Time for Auditions

We’re ramping up to auditions again, this time for a production of Geek! by Crystal Skillman. It’s an interesting take on Dante’s inferno where two girls navigate the levels of Hell, portrayed as the floors of a hotel at an anime convention.

Initially, I would rather have gone with our original consideration for the spring, Ibsen’s A Doll’s House. I had my sights set on a rather spectacular set and some music we had discussed and even approached the artist about using at some point. But I was quickly convinced that this is a fitting and compelling choice for us for a lot of reasons. One is a smaller cast, though we are considering breaking up some of the ensemble roles so that we can include more actors. While I love my theater family, I’m still very tired from the last production, and fewer actors generally means fewer scheduling issues and fewer conflicts. It also means a closer relationship between all of the actors (rather than just groups of actors), which makes for a great show.

Another is marketing. We’re still learning how to market our productions effectively. This time we’re aiming for a younger crowd, to show them what Decatur has to offer and grow our regular audience. It should be fun, too, as we plan to offer discounts to encourage the audience to come in cosplay, and I hope to work with a local restaurant or two to cross-promote.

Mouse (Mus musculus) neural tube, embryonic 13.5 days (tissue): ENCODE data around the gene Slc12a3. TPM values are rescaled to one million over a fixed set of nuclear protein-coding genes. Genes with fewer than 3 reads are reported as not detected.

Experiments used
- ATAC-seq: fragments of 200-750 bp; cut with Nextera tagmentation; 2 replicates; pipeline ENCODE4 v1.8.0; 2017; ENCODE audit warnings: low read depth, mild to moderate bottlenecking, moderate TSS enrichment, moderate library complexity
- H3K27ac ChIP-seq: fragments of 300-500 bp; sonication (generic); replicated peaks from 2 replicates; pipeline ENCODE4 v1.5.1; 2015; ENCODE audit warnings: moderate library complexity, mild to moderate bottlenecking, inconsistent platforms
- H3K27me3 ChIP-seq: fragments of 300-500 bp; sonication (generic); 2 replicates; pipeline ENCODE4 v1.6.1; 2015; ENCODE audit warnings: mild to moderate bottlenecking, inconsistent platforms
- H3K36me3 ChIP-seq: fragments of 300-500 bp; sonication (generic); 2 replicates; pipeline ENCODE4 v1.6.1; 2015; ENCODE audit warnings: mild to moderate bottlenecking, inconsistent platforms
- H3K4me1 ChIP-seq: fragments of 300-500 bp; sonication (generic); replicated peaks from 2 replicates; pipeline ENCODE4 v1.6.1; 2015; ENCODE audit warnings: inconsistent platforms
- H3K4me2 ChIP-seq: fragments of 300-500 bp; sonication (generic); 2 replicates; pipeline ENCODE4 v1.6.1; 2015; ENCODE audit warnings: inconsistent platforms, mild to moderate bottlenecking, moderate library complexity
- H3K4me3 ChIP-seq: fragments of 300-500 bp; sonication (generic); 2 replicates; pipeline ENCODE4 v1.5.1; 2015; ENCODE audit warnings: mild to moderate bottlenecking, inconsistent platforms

This one also comes with a simpler, modular set, which I’m excited about. Assuming, of course, that the sets are cooperative when they need to be moved, they are my favorites to work with. The aesthetic is simple and uncluttered, and our audiences have told us that they enjoy watching us remake the space in a few minutes. Sometimes we throw in a little entertainment there, too.

An especially intriguing aspect of this play is videos of the main characters that are shown at different points throughout the show. Basically, they are home videos that the characters created that function as flashbacks. We don’t often work with video, so it’s good that they are supposed to look like home videos. We don’t have to find someone to professionally shoot and edit.

We may even have some input from the playwright, as our director has contacted her. So far, we’ve only had incredibly positive experiences with meeting our playwrights and translators, and given the collaborative nature of theater, it’s always exciting to meet the person who created the show’s foundation.

Last semester was great, but it was rough. Still, even though it’s made me tired and a little wary of unexpected challenges, I’m ready to get back into the theater and make something new. And, despite my early hesitation, I’m inspired and eager to see what this show becomes.

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